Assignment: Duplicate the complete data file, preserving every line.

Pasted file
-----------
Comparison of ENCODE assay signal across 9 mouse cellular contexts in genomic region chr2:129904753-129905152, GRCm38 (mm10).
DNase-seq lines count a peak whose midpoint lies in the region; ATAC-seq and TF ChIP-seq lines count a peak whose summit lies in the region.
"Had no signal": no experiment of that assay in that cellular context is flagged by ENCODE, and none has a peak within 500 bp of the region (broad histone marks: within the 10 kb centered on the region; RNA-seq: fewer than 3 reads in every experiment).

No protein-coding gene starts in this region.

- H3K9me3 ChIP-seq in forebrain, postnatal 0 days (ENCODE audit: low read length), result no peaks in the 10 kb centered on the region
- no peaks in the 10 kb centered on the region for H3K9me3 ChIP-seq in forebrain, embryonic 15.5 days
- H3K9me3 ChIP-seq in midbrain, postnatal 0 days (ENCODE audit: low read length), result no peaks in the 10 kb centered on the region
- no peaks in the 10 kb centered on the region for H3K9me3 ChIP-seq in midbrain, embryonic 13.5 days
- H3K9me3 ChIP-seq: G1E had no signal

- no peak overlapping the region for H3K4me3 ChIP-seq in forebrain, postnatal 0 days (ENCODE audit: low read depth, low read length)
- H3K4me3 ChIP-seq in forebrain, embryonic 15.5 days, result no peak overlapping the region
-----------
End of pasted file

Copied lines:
Comparison of ENCODE assay signal across 9 mouse cellular contexts in genomic region chr2:129904753-129905152, GRCm38 (mm10).
DNase-seq lines count a peak whose midpoint lies in the region; ATAC-seq and TF ChIP-seq lines count a peak whose summit lies in the region.
"Had no signal": no experiment of that assay in that cellular context is flagged by ENCODE, and none has a peak within 500 bp of the region (broad histone marks: within the 10 kb centered on the region; RNA-seq: fewer than 3 reads in every experiment).

No protein-coding gene starts in this region.

- H3K9me3 ChIP-seq in forebrain, postnatal 0 days (ENCODE audit: low read length), result no peaks in the 10 kb centered on the region
- no peaks in the 10 kb centered on the region for H3K9me3 ChIP-seq in forebrain, embryonic 15.5 days
- H3K9me3 ChIP-seq in midbrain, postnatal 0 days (ENCODE audit: low read length), result no peaks in the 10 kb centered on the region
- no peaks in the 10 kb centered on the region for H3K9me3 ChIP-seq in midbrain, embryonic 13.5 days
- H3K9me3 ChIP-seq: G1E had no signal

- no peak overlapping the region for H3K4me3 ChIP-seq in forebrain, postnatal 0 days (ENCODE audit: low read depth, low read length)
- H3K4me3 ChIP-seq in forebrain, embryonic 15.5 days, result no peak overlapping the region